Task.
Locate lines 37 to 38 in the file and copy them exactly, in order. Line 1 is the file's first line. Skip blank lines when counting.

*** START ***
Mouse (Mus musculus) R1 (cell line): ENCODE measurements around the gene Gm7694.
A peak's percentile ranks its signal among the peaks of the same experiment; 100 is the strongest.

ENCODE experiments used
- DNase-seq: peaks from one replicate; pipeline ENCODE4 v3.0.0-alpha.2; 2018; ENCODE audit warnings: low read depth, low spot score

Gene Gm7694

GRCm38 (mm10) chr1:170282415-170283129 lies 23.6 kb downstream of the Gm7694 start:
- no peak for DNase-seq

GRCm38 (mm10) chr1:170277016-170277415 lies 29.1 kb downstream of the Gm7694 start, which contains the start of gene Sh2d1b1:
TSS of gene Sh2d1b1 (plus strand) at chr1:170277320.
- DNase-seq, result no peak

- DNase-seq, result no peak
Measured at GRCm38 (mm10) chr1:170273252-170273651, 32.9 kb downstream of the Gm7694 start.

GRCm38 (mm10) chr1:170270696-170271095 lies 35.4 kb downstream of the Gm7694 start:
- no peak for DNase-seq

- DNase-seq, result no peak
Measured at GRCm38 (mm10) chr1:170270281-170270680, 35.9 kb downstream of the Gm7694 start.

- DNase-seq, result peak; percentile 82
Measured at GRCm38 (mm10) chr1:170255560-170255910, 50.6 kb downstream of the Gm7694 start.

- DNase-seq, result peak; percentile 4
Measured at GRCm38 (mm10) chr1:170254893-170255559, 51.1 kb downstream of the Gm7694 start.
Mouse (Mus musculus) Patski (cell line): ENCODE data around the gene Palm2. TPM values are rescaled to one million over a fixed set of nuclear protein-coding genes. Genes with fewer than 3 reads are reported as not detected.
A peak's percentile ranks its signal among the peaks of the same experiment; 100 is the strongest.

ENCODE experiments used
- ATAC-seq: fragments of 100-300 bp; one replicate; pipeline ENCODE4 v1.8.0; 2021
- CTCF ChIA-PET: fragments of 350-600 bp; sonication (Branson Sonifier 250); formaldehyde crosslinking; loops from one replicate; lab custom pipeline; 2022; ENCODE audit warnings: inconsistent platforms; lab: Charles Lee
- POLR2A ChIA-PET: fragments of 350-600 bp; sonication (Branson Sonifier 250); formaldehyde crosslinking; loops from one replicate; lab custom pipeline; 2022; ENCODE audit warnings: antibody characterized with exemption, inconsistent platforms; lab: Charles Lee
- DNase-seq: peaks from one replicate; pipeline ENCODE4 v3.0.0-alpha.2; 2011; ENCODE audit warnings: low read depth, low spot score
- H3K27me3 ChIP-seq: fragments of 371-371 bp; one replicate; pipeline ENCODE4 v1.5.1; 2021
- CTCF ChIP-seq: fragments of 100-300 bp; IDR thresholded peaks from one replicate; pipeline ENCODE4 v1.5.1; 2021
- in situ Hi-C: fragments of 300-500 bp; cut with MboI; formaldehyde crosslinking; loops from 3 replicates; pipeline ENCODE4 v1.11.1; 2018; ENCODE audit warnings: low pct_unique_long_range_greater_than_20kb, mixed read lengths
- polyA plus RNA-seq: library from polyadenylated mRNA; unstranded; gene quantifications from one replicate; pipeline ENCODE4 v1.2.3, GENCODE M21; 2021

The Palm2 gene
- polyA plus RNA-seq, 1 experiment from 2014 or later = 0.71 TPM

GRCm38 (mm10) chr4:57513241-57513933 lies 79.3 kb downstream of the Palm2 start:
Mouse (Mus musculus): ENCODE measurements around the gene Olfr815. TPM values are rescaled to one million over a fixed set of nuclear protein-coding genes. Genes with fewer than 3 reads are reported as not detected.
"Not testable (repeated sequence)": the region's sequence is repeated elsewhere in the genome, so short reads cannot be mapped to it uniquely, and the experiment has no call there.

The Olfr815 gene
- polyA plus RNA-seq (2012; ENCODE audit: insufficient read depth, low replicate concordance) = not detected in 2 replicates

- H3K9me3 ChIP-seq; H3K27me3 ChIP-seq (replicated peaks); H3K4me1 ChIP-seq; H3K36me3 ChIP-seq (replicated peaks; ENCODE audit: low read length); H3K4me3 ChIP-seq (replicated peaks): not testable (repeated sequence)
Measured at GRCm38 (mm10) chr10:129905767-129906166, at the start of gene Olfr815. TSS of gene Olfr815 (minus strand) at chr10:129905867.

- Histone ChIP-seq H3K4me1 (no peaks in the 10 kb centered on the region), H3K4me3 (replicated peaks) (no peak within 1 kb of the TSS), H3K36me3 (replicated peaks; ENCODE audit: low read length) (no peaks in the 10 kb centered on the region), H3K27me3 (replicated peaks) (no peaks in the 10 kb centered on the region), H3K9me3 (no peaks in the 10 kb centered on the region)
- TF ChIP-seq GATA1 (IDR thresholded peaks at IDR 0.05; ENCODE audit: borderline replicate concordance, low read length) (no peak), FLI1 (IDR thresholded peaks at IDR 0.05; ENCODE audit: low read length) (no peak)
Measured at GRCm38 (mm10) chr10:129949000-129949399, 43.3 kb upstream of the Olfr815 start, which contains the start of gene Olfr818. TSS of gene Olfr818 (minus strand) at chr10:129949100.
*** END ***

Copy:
The Olfr815 gene
- polyA plus RNA-seq (2012; ENCODE audit: insufficient read depth, low replicate concordance) = not detected in 2 replicates